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Ludwigs Angina - Symptoms and Treatment


Ludwig's angina is a potentially life-threatening, rapidly expanding, diffuse inflammation of the submandibular and sublingual spaces that occurs most often in young adults with dental infections. It is named after the German physician, Wilhelm Frederick von Ludwig who first described this condition in 1836 . Ludwig's angina should not be confused with angina pectoris , which is also otherwise commonly known as " angina ". The word " angina " comes from the Greek word ankhon , meaning "strangling", so in this case, Ludwig's angina refers to the feeling of strangling, not the feeling of chest pain, though there may be chest pain in Ludwig's angina if the infection spreads into the retrosternal space.

Common symptoms include fever, chills, facial pain and an inability to open the mouth (trismus). Stiffness of tongue movements, difficulty breathing or swallowing, and a muffled voice are noticeable in more advanced cases. Treatment requires hospitalization and high doses of intravenous antibiotics are necessary. A surgical procedure to drain the infection may be performed in some cases. Advanced airway (breathing) support may be necessary. An ENT specialist is the expert in the management of this problem.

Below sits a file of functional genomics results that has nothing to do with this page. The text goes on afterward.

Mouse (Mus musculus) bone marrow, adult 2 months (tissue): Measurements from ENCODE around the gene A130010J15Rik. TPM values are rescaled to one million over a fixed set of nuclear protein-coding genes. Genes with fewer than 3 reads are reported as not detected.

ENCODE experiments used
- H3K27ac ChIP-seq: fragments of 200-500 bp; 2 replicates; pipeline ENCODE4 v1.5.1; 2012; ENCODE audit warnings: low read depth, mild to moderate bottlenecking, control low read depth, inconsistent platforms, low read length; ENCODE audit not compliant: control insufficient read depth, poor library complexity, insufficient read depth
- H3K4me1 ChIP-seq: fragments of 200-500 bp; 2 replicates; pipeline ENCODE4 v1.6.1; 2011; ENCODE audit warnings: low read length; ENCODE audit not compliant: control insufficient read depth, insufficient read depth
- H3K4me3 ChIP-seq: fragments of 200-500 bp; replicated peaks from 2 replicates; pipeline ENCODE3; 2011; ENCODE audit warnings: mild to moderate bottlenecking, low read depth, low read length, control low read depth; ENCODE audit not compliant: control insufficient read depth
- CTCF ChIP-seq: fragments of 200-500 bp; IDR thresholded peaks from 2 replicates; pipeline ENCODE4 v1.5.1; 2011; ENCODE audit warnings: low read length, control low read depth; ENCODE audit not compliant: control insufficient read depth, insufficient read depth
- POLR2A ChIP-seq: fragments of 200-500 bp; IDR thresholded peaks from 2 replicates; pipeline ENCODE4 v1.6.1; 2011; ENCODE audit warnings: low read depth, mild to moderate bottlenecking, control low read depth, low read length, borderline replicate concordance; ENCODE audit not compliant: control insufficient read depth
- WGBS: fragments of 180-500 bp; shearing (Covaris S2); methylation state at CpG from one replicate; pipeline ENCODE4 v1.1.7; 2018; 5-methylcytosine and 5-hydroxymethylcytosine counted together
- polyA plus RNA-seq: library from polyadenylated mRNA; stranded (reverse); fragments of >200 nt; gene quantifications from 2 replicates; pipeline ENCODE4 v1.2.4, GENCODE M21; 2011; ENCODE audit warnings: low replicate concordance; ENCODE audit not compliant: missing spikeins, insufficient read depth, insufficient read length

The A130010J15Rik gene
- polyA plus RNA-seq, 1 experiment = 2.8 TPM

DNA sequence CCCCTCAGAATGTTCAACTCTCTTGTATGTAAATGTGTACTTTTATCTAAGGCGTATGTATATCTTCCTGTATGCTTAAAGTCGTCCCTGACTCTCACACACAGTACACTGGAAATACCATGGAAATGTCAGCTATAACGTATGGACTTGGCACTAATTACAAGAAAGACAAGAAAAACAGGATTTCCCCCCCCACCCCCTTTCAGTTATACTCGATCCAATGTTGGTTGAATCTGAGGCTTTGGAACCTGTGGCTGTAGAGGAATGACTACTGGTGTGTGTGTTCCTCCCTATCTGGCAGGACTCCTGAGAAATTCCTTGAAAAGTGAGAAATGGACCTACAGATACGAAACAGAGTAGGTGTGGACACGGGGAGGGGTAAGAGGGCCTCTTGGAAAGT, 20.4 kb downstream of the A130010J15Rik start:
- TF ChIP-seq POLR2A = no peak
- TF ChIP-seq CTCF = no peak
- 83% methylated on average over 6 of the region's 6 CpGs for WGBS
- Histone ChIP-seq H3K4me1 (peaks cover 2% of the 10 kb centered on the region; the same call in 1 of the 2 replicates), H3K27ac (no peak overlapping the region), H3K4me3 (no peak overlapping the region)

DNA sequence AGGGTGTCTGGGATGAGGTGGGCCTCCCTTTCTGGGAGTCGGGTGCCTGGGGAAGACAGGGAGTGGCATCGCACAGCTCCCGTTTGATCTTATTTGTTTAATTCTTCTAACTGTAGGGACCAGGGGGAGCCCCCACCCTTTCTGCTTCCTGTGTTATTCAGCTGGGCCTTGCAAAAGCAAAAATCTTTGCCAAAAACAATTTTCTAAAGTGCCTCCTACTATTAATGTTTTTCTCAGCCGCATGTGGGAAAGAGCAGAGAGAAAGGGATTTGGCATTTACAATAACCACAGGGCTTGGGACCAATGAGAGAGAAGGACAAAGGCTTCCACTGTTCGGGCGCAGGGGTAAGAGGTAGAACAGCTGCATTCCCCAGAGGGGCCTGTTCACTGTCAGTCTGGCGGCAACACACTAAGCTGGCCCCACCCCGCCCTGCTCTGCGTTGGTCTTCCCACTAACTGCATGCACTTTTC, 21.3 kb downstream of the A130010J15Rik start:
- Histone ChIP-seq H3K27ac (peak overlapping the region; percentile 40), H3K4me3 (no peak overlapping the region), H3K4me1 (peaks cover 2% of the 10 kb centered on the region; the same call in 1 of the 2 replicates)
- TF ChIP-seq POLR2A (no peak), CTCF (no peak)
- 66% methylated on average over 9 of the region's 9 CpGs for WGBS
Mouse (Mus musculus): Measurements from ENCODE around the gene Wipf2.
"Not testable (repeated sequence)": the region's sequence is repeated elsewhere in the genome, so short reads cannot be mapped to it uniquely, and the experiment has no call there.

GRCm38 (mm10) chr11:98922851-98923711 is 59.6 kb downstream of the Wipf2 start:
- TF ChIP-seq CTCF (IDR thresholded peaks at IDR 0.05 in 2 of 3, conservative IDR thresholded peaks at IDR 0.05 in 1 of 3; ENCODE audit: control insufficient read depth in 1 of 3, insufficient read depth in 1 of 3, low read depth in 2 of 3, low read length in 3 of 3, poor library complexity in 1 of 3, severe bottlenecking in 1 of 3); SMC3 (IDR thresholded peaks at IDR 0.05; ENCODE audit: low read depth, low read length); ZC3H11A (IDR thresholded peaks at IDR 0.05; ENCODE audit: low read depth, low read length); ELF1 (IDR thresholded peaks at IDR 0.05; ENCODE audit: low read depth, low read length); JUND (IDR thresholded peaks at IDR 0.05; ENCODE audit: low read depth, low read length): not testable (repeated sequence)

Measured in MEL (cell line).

Causes of Ludwigs Angina

Ludwig's angina is a type of cellulitis that involves inflammation of the tissues of the floor of the mouth, under the tongue. It often occurs following an infection of the roots of the teeth or after a mouth injury. Swelling of the tissues occurs rapidly and may block the airway or prevent swallowing of saliva. This condition is uncommon in children.

Signs and Symptoms of Ludwigs Angina

Sign and symptoms may include the following :

  • Fever.
  • Confusion or other mental changes .
  • Weakness, fatigue, excessive tiredness .
  • Redness of the neck .
  • Neck swelling .

Treatment for Ludwigs Angina

Treatment involves appropriate antibiotic medications, monitoring and protection of the airway in severe cases, and, where appropriate, urgent maxillo-facial surgery and/or dental consultation to incise and drain the collections. A nasotracheal tube is sometimes warranted for ventilation if the tissues of the mouth make insertion of an oral airway difficult or impossible.

 

 

 

 


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